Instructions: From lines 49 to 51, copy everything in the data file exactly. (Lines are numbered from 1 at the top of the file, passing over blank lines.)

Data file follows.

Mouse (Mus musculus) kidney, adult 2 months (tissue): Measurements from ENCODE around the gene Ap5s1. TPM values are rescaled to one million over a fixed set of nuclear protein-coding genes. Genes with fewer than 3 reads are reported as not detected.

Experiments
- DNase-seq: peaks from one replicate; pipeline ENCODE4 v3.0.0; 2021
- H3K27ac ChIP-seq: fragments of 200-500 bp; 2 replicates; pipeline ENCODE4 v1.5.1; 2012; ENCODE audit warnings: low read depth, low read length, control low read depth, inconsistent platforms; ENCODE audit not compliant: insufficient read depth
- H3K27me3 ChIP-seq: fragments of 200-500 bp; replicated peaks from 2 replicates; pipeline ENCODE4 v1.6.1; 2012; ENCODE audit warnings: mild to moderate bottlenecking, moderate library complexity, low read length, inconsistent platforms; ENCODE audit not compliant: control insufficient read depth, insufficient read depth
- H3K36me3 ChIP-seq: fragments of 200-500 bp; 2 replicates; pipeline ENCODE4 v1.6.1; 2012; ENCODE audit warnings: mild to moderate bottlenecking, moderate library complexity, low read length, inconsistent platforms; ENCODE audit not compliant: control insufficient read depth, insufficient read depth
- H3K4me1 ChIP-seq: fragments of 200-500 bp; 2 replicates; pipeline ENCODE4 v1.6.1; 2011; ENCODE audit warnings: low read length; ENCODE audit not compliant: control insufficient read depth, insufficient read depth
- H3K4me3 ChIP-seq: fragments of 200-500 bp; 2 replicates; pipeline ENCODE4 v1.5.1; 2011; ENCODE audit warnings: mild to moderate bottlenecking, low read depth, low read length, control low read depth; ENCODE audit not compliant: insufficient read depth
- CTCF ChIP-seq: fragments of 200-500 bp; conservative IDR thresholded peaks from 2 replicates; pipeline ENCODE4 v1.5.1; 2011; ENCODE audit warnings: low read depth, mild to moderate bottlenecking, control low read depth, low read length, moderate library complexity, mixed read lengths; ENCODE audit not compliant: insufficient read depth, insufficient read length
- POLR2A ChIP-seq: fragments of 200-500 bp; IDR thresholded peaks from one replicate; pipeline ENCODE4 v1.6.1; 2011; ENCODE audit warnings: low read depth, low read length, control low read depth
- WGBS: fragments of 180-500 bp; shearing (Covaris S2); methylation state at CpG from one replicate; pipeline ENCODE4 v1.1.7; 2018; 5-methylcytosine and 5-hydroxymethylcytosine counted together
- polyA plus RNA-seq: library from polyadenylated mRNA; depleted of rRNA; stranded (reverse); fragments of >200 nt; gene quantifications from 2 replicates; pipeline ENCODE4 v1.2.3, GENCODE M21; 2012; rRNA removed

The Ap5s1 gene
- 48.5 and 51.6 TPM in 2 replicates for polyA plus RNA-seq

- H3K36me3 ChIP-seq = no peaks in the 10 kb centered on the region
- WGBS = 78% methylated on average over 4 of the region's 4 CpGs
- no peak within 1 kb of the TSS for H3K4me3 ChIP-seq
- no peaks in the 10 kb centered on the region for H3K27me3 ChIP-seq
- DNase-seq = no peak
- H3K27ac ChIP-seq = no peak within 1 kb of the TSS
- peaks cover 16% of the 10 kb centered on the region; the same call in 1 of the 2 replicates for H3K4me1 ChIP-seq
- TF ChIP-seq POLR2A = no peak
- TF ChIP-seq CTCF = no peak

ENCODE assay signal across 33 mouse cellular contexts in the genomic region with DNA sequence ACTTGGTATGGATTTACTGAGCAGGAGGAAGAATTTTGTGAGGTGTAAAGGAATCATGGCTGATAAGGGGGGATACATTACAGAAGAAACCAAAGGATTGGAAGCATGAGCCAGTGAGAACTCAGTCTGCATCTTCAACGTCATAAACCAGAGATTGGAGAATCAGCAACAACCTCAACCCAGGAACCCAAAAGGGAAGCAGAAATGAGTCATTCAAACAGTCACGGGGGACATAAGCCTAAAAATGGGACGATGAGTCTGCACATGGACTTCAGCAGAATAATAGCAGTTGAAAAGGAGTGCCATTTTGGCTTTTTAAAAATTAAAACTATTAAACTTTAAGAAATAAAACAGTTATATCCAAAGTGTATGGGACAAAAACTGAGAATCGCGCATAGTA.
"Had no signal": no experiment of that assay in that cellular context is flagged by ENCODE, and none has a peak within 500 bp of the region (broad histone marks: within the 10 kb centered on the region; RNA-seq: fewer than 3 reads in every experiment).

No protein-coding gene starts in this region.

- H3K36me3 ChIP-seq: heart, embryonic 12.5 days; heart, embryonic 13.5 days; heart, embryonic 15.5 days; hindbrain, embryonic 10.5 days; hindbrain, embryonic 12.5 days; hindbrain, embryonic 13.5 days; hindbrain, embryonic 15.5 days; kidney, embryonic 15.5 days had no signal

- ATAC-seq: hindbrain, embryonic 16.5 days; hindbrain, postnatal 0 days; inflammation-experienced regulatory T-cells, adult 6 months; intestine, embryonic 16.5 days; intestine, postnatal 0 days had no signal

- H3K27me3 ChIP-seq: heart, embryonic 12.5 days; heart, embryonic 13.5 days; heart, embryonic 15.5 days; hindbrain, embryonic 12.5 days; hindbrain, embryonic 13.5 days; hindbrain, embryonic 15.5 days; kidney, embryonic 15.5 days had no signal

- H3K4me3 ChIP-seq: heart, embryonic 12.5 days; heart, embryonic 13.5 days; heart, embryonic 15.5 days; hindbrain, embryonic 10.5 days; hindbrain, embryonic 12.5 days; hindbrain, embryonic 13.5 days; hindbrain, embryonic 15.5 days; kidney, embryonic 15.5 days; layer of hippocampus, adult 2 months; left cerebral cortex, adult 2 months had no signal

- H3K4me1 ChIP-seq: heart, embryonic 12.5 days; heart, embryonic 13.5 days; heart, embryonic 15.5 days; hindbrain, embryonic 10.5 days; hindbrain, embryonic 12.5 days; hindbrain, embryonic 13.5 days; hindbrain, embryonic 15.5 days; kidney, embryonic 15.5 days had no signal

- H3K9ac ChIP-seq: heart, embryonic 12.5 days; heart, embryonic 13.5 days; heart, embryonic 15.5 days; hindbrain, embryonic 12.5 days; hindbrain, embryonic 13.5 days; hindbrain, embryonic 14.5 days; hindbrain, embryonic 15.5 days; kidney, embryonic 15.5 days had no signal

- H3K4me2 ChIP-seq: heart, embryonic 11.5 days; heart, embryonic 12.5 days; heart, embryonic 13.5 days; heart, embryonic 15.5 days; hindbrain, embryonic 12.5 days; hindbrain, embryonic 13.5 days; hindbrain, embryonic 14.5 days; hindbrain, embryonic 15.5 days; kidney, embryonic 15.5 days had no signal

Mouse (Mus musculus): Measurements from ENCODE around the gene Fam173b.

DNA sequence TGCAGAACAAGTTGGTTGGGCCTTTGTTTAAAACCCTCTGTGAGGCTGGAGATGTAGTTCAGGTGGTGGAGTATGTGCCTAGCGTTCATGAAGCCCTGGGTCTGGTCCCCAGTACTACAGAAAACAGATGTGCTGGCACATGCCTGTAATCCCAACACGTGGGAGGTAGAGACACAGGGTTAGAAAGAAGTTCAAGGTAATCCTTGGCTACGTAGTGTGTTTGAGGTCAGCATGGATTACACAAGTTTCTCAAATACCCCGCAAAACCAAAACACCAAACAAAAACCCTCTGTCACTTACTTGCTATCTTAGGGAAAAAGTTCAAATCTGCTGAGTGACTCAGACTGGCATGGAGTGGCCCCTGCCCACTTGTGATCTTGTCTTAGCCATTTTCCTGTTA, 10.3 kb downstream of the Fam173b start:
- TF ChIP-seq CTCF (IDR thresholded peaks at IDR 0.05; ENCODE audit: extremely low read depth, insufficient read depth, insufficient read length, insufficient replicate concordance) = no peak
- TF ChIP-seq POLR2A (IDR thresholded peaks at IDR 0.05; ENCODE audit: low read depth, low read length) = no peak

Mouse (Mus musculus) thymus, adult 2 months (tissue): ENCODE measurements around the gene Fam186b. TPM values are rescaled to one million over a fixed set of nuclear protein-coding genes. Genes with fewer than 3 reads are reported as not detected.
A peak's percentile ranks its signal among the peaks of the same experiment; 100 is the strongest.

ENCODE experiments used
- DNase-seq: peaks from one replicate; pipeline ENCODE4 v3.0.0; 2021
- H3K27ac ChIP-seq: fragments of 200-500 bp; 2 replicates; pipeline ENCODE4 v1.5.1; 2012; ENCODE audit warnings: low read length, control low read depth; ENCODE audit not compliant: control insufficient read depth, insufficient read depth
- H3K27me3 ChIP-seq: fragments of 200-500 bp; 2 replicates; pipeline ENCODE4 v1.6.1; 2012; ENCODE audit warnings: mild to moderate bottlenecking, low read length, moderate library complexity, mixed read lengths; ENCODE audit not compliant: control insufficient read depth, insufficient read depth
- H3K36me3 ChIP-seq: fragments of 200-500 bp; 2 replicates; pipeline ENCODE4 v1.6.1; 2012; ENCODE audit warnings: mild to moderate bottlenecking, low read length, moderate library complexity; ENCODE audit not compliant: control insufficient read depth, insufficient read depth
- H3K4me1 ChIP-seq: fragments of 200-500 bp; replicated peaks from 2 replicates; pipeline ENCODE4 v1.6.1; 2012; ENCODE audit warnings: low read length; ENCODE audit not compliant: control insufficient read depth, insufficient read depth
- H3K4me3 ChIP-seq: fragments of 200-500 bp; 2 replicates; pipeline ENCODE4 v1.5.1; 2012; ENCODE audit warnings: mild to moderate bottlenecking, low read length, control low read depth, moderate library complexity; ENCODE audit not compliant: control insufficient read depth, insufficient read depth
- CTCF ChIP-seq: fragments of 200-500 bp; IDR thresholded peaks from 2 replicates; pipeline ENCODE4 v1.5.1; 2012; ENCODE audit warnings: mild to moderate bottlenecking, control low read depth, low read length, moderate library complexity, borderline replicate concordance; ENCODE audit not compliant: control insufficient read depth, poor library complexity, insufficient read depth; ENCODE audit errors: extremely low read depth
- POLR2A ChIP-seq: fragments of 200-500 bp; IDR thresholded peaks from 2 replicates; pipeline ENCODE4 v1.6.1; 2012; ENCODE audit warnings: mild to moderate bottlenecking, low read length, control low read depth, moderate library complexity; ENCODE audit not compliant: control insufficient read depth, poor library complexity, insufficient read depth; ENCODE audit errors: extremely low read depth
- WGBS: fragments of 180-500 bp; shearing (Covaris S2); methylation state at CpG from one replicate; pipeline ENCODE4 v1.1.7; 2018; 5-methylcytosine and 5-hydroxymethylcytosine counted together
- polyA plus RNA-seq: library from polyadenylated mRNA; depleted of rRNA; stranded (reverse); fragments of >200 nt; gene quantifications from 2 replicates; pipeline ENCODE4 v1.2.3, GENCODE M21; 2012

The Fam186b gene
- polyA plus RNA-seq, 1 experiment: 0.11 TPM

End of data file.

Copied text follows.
- WGBS: fragments of 180-500 bp; shearing (Covaris S2); methylation state at CpG from one replicate; pipeline ENCODE4 v1.1.7; 2018; 5-methylcytosine and 5-hydroxymethylcytosine counted together
- polyA plus RNA-seq: library from polyadenylated mRNA; depleted of rRNA; stranded (reverse); fragments of >200 nt; gene quantifications from 2 replicates; pipeline ENCODE4 v1.2.3, GENCODE M21; 2012

The Fam186b gene